For a couple days, Christine Bullard could breathe easy.
The “no fault” 60-day eviction notice her building manager handed her Oct. 22 had turned the South Pasadenan’s life upside-down. She’d moved into a two-bedroom unit at 609 Prospect Ave. nine years earlier with two children who’ve since flown the coop.
In emails and phone calls to the landlord, Bullard tried to negotiate, making several counteroffers. But, as with the media inquiries that would later follow, every message sent and call made went without response from either Tredco LLC, the apartment building’s management firm, or Crown City Medical Group (CCMG), the building’s owner.
Both companies are owned and operated by members of the Tyson family of Pasadena physicians and philanthropists, who work primarily out of their sprawling medical campus on East Washington Blvd. and have numerous other business interests. Kevin Tyson, an internist, is an officer of CCMG and Tredco while his sister Michelle A. Tyson, a family doctor, is a CCMG officer.
The Tyson’s bought the 30-unit building in 2017. In October, they raised everyone’s rent 8 percent and sent “no fault” eviction notices to three tenants, including Bullard.
When she called Tredco, Bullard said the receptionist told her “the owners did receive your emails and know you are trying to get in touch.” They expressed surprise Bullard hadn’t heard back from the Tysons.
But it seems the doctors were too busy. It’s not surprising. Kevin Tyson reported to the state Medical Board he spends up to 29 hours a week on administrative duties with less than 10 hours devoted to patient care. Michelle Tyson told the Board she works up to 116 hours a week. In June, Kevin Tyson closed a deal to sell his interest in Alpha Care Medical Group for $45 million. And last month his second sister, a veterinarian who also works out of CCMG’s E Washington Blvd. clinic, had her license revoked for lying to state regulators and fabricating evidence about a contagious horse she removed from a state-ordered quarantine and later killed.
Realizing she was not going to get a call back, Bullard began the search for a home. As she works in the real estate business, she quickly realized she couldn’t afford a new two-bedroom unit, and that even a one-bedroom would cost a third more than what she pays now for two.
Bullard was caught up in a wave of evictions triggered by state passage of a flawed tenant protection law. She joined a community resistance effort, went to meetings and spoke publicly to persuade the City Council to adopt an emergency ordinance placing a temporary moratorium on the evictions. At a packed meeting Nov. 6, the Council unanimously approved the measure, triggering a loud round of applause that brought a welcome thaw in recent political tensions.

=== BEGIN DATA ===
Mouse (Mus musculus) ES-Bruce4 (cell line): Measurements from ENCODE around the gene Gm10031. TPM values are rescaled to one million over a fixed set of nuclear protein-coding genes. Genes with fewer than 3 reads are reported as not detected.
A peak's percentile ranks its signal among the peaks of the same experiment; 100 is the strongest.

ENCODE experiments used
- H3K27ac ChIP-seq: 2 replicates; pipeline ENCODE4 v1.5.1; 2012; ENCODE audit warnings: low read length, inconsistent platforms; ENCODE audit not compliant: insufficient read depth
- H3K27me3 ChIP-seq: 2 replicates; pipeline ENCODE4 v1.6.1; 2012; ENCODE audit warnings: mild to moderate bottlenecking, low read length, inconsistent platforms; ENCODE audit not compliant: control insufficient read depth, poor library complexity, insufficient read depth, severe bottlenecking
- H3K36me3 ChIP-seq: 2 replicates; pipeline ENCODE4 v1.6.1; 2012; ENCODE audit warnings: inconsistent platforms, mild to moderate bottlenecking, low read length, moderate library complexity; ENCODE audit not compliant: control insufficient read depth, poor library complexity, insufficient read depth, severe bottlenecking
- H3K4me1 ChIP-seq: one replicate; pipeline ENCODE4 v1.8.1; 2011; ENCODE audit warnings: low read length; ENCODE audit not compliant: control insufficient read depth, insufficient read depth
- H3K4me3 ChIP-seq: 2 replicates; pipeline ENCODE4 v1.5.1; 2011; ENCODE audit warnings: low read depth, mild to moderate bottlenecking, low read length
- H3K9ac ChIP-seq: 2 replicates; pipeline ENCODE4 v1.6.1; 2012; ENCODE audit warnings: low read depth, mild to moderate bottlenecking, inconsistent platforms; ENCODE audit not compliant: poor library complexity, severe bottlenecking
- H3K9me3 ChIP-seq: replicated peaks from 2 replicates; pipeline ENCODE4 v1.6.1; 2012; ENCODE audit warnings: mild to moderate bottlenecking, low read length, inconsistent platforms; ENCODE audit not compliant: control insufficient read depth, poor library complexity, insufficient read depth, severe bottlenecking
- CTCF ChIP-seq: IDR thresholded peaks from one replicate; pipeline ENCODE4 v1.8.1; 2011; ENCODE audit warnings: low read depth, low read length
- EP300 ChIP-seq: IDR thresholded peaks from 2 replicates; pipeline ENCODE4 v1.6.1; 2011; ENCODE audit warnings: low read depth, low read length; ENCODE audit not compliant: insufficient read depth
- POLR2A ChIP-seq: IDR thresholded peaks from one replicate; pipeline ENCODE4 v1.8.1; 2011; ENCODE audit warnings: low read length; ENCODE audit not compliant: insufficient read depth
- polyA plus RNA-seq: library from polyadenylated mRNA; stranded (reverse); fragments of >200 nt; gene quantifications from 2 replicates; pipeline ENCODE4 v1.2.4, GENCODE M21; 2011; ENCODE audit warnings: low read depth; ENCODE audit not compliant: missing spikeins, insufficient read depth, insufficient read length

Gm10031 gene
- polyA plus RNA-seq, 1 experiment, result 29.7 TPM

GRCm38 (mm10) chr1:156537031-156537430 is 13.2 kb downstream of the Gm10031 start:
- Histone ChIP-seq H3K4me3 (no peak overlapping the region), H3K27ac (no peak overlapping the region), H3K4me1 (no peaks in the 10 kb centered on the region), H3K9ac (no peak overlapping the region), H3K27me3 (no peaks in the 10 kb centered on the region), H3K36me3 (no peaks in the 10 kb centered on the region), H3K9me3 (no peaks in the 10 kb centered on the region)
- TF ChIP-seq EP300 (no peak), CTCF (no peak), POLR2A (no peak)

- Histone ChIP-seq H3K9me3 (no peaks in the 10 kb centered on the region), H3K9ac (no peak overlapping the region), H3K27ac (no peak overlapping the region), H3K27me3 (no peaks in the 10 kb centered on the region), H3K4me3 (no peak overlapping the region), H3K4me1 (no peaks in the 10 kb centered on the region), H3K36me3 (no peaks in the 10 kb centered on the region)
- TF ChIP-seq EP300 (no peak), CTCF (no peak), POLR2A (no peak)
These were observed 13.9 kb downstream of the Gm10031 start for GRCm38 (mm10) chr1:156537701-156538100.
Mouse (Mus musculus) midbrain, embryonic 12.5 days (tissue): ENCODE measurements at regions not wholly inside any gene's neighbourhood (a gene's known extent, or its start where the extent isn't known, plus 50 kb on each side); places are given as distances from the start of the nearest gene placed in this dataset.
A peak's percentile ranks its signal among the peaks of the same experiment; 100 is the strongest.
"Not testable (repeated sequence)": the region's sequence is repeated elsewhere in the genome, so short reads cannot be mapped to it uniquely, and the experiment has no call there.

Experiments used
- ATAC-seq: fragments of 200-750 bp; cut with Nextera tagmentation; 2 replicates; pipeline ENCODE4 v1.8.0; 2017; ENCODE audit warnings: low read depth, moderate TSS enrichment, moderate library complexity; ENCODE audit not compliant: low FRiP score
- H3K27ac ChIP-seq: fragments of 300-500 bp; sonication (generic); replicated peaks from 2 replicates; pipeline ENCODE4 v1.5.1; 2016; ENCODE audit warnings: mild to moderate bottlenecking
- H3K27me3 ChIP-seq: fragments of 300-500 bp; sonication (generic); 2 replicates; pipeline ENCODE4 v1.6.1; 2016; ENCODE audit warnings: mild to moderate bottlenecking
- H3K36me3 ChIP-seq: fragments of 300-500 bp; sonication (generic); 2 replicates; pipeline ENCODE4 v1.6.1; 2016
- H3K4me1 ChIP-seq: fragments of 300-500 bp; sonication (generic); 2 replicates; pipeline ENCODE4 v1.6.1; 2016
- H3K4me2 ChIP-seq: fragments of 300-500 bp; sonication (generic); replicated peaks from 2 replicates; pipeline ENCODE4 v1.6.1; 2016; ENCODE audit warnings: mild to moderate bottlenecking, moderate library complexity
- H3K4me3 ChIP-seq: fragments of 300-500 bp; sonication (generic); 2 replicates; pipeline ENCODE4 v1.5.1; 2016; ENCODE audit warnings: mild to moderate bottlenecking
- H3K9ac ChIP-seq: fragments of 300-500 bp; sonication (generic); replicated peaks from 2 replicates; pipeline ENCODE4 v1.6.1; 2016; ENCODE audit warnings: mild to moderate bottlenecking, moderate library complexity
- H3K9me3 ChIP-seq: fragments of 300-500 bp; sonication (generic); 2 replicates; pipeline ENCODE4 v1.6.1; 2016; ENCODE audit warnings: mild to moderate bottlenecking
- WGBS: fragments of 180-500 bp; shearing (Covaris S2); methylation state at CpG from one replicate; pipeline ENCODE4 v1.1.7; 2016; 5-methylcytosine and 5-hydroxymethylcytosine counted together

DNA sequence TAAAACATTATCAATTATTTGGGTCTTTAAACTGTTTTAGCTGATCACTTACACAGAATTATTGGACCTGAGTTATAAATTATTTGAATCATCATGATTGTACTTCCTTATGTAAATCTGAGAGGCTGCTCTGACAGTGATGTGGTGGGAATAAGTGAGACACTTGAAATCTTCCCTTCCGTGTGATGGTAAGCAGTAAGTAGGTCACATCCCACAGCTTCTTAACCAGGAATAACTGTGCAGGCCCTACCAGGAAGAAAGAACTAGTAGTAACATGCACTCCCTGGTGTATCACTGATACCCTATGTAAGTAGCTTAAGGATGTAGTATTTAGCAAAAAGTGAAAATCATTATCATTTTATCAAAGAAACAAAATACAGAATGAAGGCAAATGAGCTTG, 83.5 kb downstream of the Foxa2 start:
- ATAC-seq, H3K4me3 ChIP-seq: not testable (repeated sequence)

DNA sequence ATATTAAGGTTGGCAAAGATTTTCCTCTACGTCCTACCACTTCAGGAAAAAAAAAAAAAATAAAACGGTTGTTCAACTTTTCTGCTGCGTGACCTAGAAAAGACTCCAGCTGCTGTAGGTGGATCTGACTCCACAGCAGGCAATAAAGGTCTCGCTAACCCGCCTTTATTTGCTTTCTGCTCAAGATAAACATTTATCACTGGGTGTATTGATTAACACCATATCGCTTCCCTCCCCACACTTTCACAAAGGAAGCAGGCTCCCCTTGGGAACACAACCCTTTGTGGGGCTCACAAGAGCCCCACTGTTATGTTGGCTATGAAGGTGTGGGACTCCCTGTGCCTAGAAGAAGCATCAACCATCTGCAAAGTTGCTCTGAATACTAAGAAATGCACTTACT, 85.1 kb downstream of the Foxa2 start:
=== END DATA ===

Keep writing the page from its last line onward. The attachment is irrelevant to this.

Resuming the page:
Days went by but Bullard heard nothing from the Tysons. “I sent them a certified letter stating I was going to stay and included a copy of the ordinance.” Finally, on Nov. 23, Bullard received a terse note from Tyson representative Joanne Castro citing the moratorium and rescinding the eviction.
Bullard won. She’d saved her home.
But the Tysons weren’t through with her. Two days later, at the start of Thanksgiving week, her on-site manager approached her with another piece of paper. “She did not want to hand it to me,” Bullard recalled. “She looked at me with sad eyes” and handed over a new eviction order. “I am so sorry,” the manager said.
The Tysons had decided to restart the 60-day termination process, this time citing their plan to renovate Bullard’s unit. The city moratorium prohibits “no fault” evictions—those issued even though a tenant is in good standing—but allows eviction if there is a plan to renovate. It also requires the landlord to remit the evictee one-month’s rent. The Tysons dutifully enclosed a check.
“I feel like I fought this fight and they came back with this. Why not give me this notice in the first place?” Bullard asks. “Part of me feels like it’s retaliation. Another part feels I am nothing but a number to them. They just want me out to keep the renovations going.”
Renovation work at the complex has been going on for over two years. Eight of the 10 units in Bullard’s wing of the building are currently gutted and empty. Some were evicted, others left because they were tired of living in “a perpetual construction zone,” Bullard said. It’s taken so long, the city permits allowing it expired. On Nov. 14, the city ordered the work halted until a new permit could be secured.
Now, Bullard says she’s packing up. She’ll head north to Humboldt to spend the rest of the holidays with her daughter but after that, the future is unclear. Bullard, who earlier this year was shopping in South Pasadena with her daughter when they were filmed for a segment in South Pasadena’s recent promotional video, “Come Grow With Us,” will have to grow someplace else.
Repeated attempts by the South Pasadenan News to reach Tredco, Crown City Medical, and Drs. Kevin or Michelle Tyson yielded no response. Their mother, Maureen B. Tyson, whose late physician husband founded CCMG in 1974, is listed by the California Secretary of State’s office as the CEO of both Tredco LLC and Crown City Medical Group.
Reached by phone and asked about Bullard’s story, Mrs. Tyson told the South Pasadenan News “all of that is not true.” She said she had “no information” about the events, denied she is the CEO of either company and hung up.